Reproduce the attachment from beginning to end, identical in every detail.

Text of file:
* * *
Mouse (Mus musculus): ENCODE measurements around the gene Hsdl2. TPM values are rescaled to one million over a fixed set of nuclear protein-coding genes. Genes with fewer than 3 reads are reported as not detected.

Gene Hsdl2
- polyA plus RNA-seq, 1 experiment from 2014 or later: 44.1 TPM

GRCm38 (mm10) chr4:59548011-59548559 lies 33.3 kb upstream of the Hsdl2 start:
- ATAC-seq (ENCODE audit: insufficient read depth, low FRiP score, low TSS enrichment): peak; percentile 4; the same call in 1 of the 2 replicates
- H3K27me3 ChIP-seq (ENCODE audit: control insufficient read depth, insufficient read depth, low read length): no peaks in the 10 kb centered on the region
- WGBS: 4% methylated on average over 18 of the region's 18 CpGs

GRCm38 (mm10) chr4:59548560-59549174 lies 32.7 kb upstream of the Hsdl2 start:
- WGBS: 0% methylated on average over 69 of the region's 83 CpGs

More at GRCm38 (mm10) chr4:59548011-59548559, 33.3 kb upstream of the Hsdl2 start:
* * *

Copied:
Mouse (Mus musculus): ENCODE measurements around the gene Hsdl2. TPM values are rescaled to one million over a fixed set of nuclear protein-coding genes. Genes with fewer than 3 reads are reported as not detected.

Gene Hsdl2
- polyA plus RNA-seq, 1 experiment from 2014 or later: 44.1 TPM

GRCm38 (mm10) chr4:59548011-59548559 lies 33.3 kb upstream of the Hsdl2 start:
- ATAC-seq (ENCODE audit: insufficient read depth, low FRiP score, low TSS enrichment): peak; percentile 4; the same call in 1 of the 2 replicates
- H3K27me3 ChIP-seq (ENCODE audit: control insufficient read depth, insufficient read depth, low read length): no peaks in the 10 kb centered on the region
- WGBS: 4% methylated on average over 18 of the region's 18 CpGs

GRCm38 (mm10) chr4:59548560-59549174 lies 32.7 kb upstream of the Hsdl2 start:
- WGBS: 0% methylated on average over 69 of the region's 83 CpGs

More at GRCm38 (mm10) chr4:59548011-59548559, 33.3 kb upstream of the Hsdl2 start: